Joseph Callan was shocked and saddened when he heard about the Jan. 13 death of Iraq veteran Kenneth Ellis III. And he was angry.
Callan is a combat veteran who did three tours of duty in Iraq, including the initial invasion of the country. He was an infantryman, but he left the Marine Corps in early 2008 and came back to Albuquerque. "I had every intention of being in the Marines for 20 years and retiring," he says, but he couldn't live with his conscience. "I couldn't believe what we were doing." When he returned to civilian life, he says he felt isolated and didn't have support from the Department of Veterans Affairs or the military. "I started to get angry." He was diagnosed with post-traumatic stress disorder.
So was Ellis, the man who died in front of the 7-Eleven at Constitution and Eubank last week. The 25-year-old was pulled over because his car had the wrong plates, according to news reports. He got out of the car and put a gun to his head while he was talking to his mother on his cell phone. Police shot him after he refused to put the weapon down. Ellis had been part of an inpatient PTSD program at the VA Medical Center. Sonja Brown, spokesperson for the VA, would not confirm or deny Ellis was kicked out of the program, as has been reported. She wouldn’t comment on Ellis’ case due to patient privacy laws.
“All of us have been to far too many vigils and memorials and funerals and things for suicide and combat deaths.”
"It's unbelievable the number of systems that failed this man," says Callan, "my brother in arms who walked the same streets in Iraq as I did." The high suicide rates of veterans and active-duty military members infuriate Callan, who acts as the West Coast field organizer for Iraq Veterans Against the War. But he knows something of the psyche of a returning soldier. "It's not just the traumas they received while in combat," he says. "But you come back and realize that there is no Santa Claus. Most people join the military with the best of intentions. Maybe there's a ‘money for college’ here and there. But there's patriotism and pride. And that is what is really taken advantage of and stomped all over in this process."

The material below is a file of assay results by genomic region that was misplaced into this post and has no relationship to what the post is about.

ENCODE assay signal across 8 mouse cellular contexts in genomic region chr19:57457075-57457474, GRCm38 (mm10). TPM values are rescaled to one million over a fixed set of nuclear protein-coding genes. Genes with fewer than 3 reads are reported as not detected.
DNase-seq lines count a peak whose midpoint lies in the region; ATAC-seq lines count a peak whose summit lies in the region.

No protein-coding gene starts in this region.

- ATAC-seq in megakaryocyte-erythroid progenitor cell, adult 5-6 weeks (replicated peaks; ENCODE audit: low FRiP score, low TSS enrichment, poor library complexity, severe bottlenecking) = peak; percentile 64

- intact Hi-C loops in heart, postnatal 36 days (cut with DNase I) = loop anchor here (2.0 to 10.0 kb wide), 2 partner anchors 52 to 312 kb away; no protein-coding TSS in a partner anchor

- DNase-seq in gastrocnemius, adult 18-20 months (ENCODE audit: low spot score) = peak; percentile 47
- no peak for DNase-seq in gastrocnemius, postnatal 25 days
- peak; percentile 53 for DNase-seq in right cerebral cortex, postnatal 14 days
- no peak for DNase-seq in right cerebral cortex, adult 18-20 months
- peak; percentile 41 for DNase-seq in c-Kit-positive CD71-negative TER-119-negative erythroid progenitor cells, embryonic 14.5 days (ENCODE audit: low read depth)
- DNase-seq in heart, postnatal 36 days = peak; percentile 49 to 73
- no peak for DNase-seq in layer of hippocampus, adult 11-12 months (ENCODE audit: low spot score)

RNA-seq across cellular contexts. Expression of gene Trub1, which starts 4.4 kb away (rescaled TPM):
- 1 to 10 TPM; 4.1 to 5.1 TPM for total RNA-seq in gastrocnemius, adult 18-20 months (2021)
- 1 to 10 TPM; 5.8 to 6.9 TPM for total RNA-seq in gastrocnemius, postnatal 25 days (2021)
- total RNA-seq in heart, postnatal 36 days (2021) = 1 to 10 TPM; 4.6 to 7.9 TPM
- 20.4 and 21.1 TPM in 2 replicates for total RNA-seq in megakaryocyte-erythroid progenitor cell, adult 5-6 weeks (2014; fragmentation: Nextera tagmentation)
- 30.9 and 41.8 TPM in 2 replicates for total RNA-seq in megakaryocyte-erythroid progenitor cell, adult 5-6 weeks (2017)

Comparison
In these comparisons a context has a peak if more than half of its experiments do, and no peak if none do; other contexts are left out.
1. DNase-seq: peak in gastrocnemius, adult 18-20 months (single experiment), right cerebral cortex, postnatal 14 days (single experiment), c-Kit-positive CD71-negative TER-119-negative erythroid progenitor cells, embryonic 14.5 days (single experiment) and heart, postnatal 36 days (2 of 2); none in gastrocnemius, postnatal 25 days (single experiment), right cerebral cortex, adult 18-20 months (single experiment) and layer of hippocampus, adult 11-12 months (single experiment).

“His death, and him being a post-9/11 veteran and having PTSD, I think a lot of good is going to come out of what happened.”
After Callan was diagnosed with PTSD, he was asked to attend a coping skills class and a relaxation class. The trouble was the courses were held in the middle of the day, working hours for a man financially supporting a family.
"The young men and women are left alone and feel they have no other options," he says. "And it's happening all over the country. Veterans attempt to kill themselves every day as a direct result of having gone to war and having served our country." It's different for Iraq veterans, he says. "Guys fighting Nazis in Germany probably believed they were helping to save the world," he says. "We come back and face overwhelming evidence to the contrary." It's a huge blow to a person’s psyche.